Deptford High Street is turning into the new Hackney, a place that was once for down and outs. The ragged past of rock and punk music runs through its veins, now one of the most up and coming places in London, the area is filled with hipster wannabes moving down from East hoping to get more bricks and mortar for their money and the slow gentrification of the neighbourhood means the big brands haven’t moved in on the many independent stores….yet.
Upside Down Records has recently opened in the old Goddard’s pie and mash shop on the High street, owner Phillipe (Ex Rat Records) is chuffed he’s been able to open an independent store on the street, further adding to the cultural melting pot that is Deptford. “So many legends started out round here, it’s great to be able to continue selling their and others work, on beautiful vinyl. I want my store not to be only a record shop, but also a community led destination where people want to come and talk to one another and share their love of music”.
It’s for precisely this reason Phillipe has invited legendary rock photographer Tony (AJ) Barratt to show his work, in-store. The Manchester born Barratt got into music at a young age, with pals more interested in prog rock, he preferred the more grungy side of music and longed for his weekly dose of music news with the delivery of NME magazine. He loved the interview and features but what really excited him was the photographs, he knew that’s what he wanted to do, so he headed down to the big City and enrolled on a photography course in London. He had one aim, to make it as a music photographer. He pitched his early work to Melody Maker. They gave him some work, he was mainly shooting live gigs but it allowed him to learn his trade and build contacts in the industry.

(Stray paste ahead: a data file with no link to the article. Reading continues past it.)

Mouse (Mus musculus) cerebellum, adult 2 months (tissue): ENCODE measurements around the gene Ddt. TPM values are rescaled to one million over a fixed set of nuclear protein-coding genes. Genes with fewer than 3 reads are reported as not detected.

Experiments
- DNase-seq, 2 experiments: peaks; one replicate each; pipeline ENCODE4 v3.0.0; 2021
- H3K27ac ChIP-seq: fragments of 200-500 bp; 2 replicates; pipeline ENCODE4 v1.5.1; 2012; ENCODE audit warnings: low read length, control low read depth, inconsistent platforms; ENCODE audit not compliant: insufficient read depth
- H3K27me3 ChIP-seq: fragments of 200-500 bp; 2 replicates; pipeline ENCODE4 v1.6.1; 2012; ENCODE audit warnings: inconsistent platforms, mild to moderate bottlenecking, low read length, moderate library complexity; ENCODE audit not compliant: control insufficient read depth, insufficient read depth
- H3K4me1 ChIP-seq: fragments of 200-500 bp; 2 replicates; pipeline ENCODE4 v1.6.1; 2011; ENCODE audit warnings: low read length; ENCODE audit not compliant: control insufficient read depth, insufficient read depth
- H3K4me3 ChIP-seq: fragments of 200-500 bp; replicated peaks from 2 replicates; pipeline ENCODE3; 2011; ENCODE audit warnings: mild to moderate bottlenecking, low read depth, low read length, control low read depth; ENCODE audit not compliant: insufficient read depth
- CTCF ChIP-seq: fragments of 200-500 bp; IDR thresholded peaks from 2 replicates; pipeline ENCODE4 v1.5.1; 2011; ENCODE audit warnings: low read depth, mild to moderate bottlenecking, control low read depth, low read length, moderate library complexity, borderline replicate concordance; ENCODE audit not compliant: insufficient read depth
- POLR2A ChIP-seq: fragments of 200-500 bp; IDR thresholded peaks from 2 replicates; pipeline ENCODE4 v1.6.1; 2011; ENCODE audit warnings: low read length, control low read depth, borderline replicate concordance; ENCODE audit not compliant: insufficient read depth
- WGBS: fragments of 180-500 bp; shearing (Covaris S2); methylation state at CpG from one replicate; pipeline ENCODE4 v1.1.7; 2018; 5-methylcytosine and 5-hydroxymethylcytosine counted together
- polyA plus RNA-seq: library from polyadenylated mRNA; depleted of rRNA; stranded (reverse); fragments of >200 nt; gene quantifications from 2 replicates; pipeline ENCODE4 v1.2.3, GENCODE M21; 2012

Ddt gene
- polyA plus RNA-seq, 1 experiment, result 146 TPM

“Through a series of friendships, random coincidence and, to be honest, good luck, I happened to be welcomed into the hallowed portals of the NME, and became…A.J. Barratt! Incredible years followed, travelling the world, meeting my heroes, taking some bloody awful photos, but thankfully also some I’m very, very proud of. I lived the dream”. Tony Barratt remembers his journey to the big time, “When the NME asked me to photograph Nirvana, my first daughter Lucca was about 6 weeks old. I was sleep deprived, and actually didn’t know what day it was. When my wife asked me who I was off to photograph, I think I said, no idea, some crappy indie band! Two months later, they were the biggest thing on the planet! Kurt was really cool, despite the fact that he was in the grips of narcolepsy, kept falling asleep and was swigging cough medicine like it was going out of fashion. The other two just got drunk and kept shouting punk rawwwwwwk!”
Tony will be showing a selection of his photographs, including the aforementioned Nirvana shot, all of which will be available for purchase in an instore exhibition from Monday 15th January to March 31st.
The private view, which is just for Music Industry and Press will be on the evening of Thursday 25th January, 6-9pm. Join us at the newly opened Upside Down Records for an evening of craft drinks, live music, vinyl records and incredible photography.
This private view of Tony (AJ) Barratt’s amazing work spanning over 30 years of music photography will be a music lovers’ event not to be missed.
Register for your free ticket here.
To request guestlist for the private view email [email protected].